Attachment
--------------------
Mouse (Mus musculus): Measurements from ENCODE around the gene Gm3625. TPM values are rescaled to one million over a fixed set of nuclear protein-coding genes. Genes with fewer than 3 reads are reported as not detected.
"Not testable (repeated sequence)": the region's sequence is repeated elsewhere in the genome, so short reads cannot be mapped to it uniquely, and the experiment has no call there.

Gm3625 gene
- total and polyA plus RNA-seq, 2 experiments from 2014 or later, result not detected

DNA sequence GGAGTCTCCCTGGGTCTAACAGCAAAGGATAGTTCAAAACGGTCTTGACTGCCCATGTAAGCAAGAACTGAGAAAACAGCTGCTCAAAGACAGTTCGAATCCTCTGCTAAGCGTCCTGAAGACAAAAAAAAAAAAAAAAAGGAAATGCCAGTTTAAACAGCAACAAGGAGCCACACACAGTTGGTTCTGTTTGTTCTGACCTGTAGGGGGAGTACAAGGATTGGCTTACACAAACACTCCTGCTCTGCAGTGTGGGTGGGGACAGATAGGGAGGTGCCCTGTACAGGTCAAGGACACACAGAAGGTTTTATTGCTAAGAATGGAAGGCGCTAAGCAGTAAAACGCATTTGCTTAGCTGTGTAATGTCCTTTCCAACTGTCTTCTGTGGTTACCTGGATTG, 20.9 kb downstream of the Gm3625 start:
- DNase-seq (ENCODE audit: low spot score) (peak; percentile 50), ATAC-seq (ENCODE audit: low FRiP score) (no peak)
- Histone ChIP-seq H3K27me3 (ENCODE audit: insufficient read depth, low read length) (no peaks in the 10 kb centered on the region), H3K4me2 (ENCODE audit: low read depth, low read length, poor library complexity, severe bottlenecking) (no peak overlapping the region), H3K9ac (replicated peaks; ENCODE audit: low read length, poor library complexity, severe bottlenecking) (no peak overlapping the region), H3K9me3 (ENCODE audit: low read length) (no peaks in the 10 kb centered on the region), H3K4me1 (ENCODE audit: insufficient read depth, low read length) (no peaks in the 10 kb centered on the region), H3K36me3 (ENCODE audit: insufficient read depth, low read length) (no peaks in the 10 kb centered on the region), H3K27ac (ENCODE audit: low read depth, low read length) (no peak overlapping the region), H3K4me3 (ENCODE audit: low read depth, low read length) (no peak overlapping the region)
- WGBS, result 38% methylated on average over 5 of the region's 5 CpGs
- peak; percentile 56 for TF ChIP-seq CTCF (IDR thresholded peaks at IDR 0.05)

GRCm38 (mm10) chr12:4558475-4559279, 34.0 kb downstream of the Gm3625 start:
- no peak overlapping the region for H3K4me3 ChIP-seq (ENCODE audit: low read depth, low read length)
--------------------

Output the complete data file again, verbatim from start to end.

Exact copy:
Mouse (Mus musculus): Measurements from ENCODE around the gene Gm3625. TPM values are rescaled to one million over a fixed set of nuclear protein-coding genes. Genes with fewer than 3 reads are reported as not detected.
"Not testable (repeated sequence)": the region's sequence is repeated elsewhere in the genome, so short reads cannot be mapped to it uniquely, and the experiment has no call there.

Gm3625 gene
- total and polyA plus RNA-seq, 2 experiments from 2014 or later, result not detected

DNA sequence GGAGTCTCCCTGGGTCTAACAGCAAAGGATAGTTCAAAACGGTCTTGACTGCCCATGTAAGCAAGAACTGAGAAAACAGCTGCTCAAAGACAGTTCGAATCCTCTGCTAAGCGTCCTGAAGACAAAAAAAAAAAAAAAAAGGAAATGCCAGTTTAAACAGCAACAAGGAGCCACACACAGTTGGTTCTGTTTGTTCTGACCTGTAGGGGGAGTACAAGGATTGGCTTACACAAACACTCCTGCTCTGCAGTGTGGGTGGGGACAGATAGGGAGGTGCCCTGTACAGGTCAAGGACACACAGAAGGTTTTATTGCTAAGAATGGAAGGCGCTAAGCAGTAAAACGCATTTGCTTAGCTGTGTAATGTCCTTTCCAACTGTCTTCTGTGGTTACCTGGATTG, 20.9 kb downstream of the Gm3625 start:
- DNase-seq (ENCODE audit: low spot score) (peak; percentile 50), ATAC-seq (ENCODE audit: low FRiP score) (no peak)
- Histone ChIP-seq H3K27me3 (ENCODE audit: insufficient read depth, low read length) (no peaks in the 10 kb centered on the region), H3K4me2 (ENCODE audit: low read depth, low read length, poor library complexity, severe bottlenecking) (no peak overlapping the region), H3K9ac (replicated peaks; ENCODE audit: low read length, poor library complexity, severe bottlenecking) (no peak overlapping the region), H3K9me3 (ENCODE audit: low read length) (no peaks in the 10 kb centered on the region), H3K4me1 (ENCODE audit: insufficient read depth, low read length) (no peaks in the 10 kb centered on the region), H3K36me3 (ENCODE audit: insufficient read depth, low read length) (no peaks in the 10 kb centered on the region), H3K27ac (ENCODE audit: low read depth, low read length) (no peak overlapping the region), H3K4me3 (ENCODE audit: low read depth, low read length) (no peak overlapping the region)
- WGBS, result 38% methylated on average over 5 of the region's 5 CpGs
- peak; percentile 56 for TF ChIP-seq CTCF (IDR thresholded peaks at IDR 0.05)

GRCm38 (mm10) chr12:4558475-4559279, 34.0 kb downstream of the Gm3625 start:
- no peak overlapping the region for H3K4me3 ChIP-seq (ENCODE audit: low read depth, low read length)